(The full title of the paper didn't fit into the title spaces allowed by DU.)

As I'm behind on my reading and have been wasting time with arsonists complaining about forest fires, I won't have much time to discuss the details, but thought I'd quote an excerpt quickly to raise a point that should be obvious, but isn't.

To wit, from the text of the paper:

Plastics are the preferred material in a wide range of applications, involved in almost every aspect of our daily lives. Their commercial success is due to their unique functionality and low manufacturing cost. Plastics have great corrosion resistance, degrade slowly, and their properties can be tailored to meet specific requirements by incorporating composites or additives. This incorporation of composites or additives and the large number of different polymer types raises the complexity of plastics, making them challenging to recycle and challenges the transition toward a plastics circular economy. (1,2)

Nowadays, product designers are shifting from plastics toward resources that are perceived as more environmentally friendly, like paperboard. Deli packaging is an excellent example of products that have undergone such modifications. However, deli packaging still requires the use of plastic for food preservation by creating moisture and oxygen barriers due to the poorer properties of paperboard. As a result, various types of deli packaging exist, ranging from all-plastic packaging to paperboard-plastic composites, with the latter being advertised as the most environmentally friendly.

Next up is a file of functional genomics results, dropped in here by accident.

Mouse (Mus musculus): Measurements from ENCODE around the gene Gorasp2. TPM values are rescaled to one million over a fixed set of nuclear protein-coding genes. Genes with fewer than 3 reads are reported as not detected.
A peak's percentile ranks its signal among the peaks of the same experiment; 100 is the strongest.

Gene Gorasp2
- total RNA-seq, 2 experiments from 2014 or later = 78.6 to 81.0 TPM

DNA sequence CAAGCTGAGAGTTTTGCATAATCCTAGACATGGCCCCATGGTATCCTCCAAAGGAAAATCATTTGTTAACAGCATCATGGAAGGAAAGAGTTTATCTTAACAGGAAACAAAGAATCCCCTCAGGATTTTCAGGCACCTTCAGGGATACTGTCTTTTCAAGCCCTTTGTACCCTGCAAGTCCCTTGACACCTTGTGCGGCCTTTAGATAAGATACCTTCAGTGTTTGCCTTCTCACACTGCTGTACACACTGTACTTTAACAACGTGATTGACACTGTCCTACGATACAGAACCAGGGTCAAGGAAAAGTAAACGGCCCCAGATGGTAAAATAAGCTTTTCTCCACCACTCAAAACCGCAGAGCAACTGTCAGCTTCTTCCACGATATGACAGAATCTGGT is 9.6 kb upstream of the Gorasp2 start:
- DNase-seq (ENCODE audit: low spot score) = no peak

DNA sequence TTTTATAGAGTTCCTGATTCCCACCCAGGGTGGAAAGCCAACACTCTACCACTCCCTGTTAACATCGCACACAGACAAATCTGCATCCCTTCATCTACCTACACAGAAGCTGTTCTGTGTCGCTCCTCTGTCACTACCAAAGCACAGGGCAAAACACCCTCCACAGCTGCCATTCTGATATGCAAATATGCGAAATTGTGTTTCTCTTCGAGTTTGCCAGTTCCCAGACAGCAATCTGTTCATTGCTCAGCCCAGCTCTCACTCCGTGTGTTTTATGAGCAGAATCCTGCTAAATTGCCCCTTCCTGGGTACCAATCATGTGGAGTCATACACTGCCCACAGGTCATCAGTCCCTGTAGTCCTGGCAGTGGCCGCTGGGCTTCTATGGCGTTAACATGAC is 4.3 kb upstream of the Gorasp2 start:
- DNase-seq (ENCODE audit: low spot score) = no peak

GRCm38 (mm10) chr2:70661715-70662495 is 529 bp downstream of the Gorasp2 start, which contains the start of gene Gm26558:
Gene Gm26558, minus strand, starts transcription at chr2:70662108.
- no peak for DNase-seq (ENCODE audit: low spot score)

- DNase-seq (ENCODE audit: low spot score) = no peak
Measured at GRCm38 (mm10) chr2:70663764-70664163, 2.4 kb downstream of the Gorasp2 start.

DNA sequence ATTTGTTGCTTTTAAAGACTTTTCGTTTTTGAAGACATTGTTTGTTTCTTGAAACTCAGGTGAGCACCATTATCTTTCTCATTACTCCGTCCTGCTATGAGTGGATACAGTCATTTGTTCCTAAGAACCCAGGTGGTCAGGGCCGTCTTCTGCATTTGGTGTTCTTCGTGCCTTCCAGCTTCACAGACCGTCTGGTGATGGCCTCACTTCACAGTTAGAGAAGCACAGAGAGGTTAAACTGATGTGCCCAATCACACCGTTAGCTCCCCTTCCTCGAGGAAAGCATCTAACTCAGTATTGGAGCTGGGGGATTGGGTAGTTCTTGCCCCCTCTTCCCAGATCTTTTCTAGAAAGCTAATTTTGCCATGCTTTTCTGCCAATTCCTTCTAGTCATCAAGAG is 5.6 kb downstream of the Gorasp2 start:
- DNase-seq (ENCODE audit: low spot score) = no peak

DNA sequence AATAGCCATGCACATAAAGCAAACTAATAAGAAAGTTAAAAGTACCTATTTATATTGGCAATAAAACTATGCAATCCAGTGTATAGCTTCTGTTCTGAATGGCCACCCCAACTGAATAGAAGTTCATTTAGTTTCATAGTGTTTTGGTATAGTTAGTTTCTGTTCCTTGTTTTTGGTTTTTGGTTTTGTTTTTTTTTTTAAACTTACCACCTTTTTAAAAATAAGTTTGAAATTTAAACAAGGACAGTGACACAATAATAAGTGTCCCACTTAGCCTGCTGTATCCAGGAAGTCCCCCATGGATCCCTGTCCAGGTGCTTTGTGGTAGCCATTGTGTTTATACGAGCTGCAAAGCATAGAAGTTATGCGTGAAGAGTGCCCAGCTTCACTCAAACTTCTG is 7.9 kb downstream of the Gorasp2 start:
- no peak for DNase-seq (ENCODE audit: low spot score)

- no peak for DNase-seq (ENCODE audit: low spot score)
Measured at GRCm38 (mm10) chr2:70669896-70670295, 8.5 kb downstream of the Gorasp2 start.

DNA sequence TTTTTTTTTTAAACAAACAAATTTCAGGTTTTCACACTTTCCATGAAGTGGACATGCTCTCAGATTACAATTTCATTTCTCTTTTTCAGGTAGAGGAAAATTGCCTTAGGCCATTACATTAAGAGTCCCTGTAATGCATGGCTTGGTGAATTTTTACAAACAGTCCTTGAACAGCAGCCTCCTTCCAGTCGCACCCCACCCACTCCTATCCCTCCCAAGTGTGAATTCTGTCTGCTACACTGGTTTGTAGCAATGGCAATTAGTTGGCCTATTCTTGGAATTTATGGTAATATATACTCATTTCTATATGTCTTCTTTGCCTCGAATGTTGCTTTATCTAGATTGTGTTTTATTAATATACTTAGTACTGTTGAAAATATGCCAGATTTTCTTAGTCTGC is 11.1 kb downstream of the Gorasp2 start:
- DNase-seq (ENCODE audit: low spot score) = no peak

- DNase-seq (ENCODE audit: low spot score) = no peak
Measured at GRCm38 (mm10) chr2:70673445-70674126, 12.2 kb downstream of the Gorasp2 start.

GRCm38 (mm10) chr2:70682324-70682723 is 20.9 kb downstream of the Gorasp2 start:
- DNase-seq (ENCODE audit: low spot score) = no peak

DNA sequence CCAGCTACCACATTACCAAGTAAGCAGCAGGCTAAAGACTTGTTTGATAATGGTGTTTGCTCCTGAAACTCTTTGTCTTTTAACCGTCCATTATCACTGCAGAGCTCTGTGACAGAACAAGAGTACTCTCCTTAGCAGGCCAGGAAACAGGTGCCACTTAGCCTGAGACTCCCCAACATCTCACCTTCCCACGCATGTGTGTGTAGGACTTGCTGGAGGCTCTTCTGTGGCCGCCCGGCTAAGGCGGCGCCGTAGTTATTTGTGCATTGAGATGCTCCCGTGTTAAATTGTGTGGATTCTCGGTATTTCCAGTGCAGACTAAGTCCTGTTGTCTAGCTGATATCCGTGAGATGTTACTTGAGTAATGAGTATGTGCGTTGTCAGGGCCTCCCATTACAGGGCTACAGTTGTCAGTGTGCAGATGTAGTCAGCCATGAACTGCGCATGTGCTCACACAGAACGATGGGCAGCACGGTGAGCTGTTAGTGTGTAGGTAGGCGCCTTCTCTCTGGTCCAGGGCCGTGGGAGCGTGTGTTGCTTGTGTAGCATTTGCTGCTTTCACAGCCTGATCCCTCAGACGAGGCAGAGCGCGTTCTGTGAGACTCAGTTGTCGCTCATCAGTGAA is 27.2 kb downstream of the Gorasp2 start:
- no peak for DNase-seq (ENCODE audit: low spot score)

State-of the-art quantitative sustainability assessment methodologies such as life cycle analysis (LCA) and techno-economic assessment (TEA) (or combinations) are limited in quantifying the recyclability of products, as these rely on detailed information that is only valid for a specific system boundary and subject to a background system including a specific set of technologies, in a certain region and under other specific assumptions. In addition, as highlighted in a recent review, (3) most such studies contradict each other due to these specific assumptions.

To overcome the above-mentioned limitations, we hypothesize as in Nimmegeers et al. (2021) (4) that recyclability can be quantified by merging information on the compositional complexity of deli packaging in terms of their chemical substances (quantified by statistical entropy-based calculations) with the energy required to separate the products into their chemical substances (quantified by generic energy calculations originating from generic sorting and separation processes). In essence, recycling is an entropy-reducing activity, for which energy is required.